The candidates of both parties finally have realized that the defining issue of the 2012 presidential election will be job creation. President Barack Obama leads with a proposal that commentator Larry Kudlow calls, persuasively, a straight jacket rather than a jobs creator. The Wall Street Journalloves the plan put forth by the fast-fading Huntsman and slams the first-tier Romney plan. Meanwhile, a credible key to explosive jobs growth begins to come to the fore: a credible monetary policy prescription for a seriously stable dollar.
A sure signal of a rising policy vector? The Washington Post sends forth a top gunslinger to attack it — “it” being the gold standard and the GOP candidates for considering it. The Washington Post‘s Pulitzer-winning business and economics columnist Steven Pearlstein writes in his Sept. 10 column, “The magical world of voodoo ‘economists’“:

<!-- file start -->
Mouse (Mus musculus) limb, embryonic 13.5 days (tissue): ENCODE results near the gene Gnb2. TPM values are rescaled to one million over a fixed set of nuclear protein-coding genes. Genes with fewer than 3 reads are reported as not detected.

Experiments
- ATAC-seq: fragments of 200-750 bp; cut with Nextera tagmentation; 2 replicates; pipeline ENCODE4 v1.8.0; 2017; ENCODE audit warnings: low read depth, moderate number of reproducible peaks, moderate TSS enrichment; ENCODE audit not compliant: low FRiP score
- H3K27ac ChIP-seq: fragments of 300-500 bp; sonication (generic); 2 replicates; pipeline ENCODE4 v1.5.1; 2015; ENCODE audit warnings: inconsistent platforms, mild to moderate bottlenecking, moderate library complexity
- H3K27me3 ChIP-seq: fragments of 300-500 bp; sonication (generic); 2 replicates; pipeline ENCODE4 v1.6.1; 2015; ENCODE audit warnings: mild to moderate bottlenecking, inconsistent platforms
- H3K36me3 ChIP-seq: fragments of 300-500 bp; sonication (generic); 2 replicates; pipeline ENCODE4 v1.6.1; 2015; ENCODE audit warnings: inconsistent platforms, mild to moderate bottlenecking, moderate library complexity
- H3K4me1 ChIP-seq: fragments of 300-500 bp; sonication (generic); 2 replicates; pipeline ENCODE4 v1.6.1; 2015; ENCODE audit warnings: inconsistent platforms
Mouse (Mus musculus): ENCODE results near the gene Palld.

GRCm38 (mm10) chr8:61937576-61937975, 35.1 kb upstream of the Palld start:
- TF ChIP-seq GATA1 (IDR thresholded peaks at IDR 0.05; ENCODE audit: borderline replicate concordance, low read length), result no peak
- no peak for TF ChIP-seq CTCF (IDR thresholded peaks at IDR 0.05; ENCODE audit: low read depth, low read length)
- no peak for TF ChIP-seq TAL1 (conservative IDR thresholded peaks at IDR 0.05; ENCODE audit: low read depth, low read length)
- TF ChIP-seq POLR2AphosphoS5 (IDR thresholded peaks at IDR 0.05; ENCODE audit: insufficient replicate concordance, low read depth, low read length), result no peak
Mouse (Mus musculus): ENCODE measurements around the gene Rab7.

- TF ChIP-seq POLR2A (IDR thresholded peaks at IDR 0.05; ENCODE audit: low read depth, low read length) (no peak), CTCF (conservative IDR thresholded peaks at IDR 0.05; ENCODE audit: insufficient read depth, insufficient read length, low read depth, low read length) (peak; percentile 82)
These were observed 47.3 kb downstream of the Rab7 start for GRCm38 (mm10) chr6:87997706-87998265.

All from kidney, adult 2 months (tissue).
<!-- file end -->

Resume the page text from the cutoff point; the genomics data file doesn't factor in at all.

"Republican presidential candidates... wouldn’t mind ... putting the country back on the gold standard.
I realize economics isn’t a science the way biology and physics are sciences, but it’s close enough to one that there are ideas, principles and insights from experience that economists generally agree upon. Listening to the Republicans talk about the economy and economic policy, however, is like entering into an alternative reality." ...
Too facile and too glib, Steve.
Hayek, speaking about the “Pretense of Knowledge” upon his acceptance of the Nobel Prize in Economics (kooky, Steve?), talked about the very “ideas, principles and insights from experience that economists generally agree upon” on which Pearlstein’s confidence depends:
The credit which the apparent conformity with recognized scientific standards can gain for seemingly simple but false theories may, as the present instance shows, have grave consequences.
In fact, in the case discussed, the very measures which the dominant “macroeconomic” theory has recommended as a remedy for unemployment — namely, the increase of aggregate demand — have become a cause of a very extensive misallocation of resources which is likely to make later large-scale unemployment inevitable. ...